Plot: Yeah. About that plot…well, yeah. In the rugged land of Parmistan, there exists a competition known as The Game. The men who enter face death from countless ways, including hordes of ninjas, cursed villagers, and insufficient cardio. After his father was killed in The Game, Jonathan Cabot (Kurt Thomas) ventures to Parmistan to exact revenge. But of course, no outsider has won The Game in over 900 years, so even a gymast/martial artist like Cabot won’t have an easy time. After a two minute montage and a round of sex with Parmistan’s princess, Cabot embarks on his journey and discovers his competition is fierce indeed. Huge men, master martial artists, and pure savages stand in his way, not to mention the trials and tribulations of The Game itself. He has honed his mind and body into weapons, but can even Cabot survive The Game?
Entertainment Value: This is one of those movies you simply have to see, a must for action movie buffs or cult cinema lovers in general. This is just a wild ride from the start and things only spiral further into madness from there. Thomas tries his best in slow motion fist fights, but the rampant flips, awkward choreography, and his own mullet have other plans. I mean, there’s a scene where he uses a literal pommel horse to fight off an entire village of attackers. He is constantly flipping or flopping or walking on his hands, not just in fight scenes either. Once our hero reaches a cursed village however, Gymkata runs totally off the rails in the best possible ways. As insane as things get, the cast plays it straight and that really elevates the madness. This movie could only be this outlandish if everyone took it seriously and thankfully, they did just that. This is just an off the wall, wildly entertaining movie.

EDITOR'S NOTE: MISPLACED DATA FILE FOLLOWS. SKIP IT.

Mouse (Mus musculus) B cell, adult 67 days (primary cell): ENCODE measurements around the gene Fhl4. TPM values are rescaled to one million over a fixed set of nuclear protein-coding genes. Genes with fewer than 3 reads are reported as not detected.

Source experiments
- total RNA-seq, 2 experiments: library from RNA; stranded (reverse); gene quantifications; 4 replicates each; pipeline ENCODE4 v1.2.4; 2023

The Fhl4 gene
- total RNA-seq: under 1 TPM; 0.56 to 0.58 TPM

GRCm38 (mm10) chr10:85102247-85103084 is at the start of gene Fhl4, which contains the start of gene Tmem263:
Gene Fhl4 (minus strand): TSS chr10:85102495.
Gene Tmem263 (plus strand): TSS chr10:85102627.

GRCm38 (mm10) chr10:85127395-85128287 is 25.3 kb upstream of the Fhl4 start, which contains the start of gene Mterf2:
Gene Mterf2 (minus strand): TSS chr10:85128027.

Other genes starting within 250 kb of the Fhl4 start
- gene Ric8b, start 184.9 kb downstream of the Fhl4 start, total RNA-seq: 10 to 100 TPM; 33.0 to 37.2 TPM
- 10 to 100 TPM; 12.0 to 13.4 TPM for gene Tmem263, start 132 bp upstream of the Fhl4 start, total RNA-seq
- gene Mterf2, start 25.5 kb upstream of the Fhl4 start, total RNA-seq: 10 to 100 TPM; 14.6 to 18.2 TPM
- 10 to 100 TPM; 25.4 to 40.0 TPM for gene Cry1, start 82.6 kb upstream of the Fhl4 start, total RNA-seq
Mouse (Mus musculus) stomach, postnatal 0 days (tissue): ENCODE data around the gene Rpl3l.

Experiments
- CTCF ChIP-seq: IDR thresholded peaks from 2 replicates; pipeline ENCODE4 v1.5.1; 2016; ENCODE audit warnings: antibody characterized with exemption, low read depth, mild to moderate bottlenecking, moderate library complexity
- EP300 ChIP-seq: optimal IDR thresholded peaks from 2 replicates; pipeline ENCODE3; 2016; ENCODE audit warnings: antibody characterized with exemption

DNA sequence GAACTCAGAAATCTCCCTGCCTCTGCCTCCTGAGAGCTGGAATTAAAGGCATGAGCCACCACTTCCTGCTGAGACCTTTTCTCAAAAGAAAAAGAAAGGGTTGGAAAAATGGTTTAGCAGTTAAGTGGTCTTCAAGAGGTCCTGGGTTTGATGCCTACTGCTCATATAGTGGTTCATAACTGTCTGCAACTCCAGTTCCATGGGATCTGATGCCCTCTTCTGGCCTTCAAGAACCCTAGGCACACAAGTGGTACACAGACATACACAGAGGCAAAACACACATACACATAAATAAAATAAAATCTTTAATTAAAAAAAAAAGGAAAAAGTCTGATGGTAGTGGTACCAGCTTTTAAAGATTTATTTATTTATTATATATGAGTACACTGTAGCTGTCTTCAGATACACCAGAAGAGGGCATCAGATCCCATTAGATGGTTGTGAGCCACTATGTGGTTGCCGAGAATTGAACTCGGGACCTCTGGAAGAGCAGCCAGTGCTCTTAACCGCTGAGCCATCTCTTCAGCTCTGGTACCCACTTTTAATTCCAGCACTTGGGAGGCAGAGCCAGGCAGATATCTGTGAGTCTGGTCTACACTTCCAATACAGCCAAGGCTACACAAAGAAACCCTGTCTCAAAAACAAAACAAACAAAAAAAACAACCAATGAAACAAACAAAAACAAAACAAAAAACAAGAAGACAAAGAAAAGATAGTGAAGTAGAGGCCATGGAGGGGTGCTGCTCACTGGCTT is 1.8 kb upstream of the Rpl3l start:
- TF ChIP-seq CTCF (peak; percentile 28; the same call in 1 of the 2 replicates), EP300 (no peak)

Gymkata offers up minimal nakedness, with one guy’s bare ass and some revealing short shorts worn by our protagonist. While the movie is littered with violence, there isn’t blood to speak of. Even when guns are brought into play, the violence is non graphic, so no wild gore is on showcase. But Gymkata does offer a buffet of wacky dialogue and strange performances. Thomas is in way over his head, but remains dead serious while the movie burns in chaos around him. The real drawing power here comes from the sheer insanity however, with scene after scene that defies logic and reason. No downtime either, as we rocket from one crazy moment to the next. Gymkata starts fast and never slows down, saving its biggest guns for the final third of the movie. If you have even a slight interest in bizarre cinema, Gymkata is 100% a must see picture.
Overall Insanity: 9/10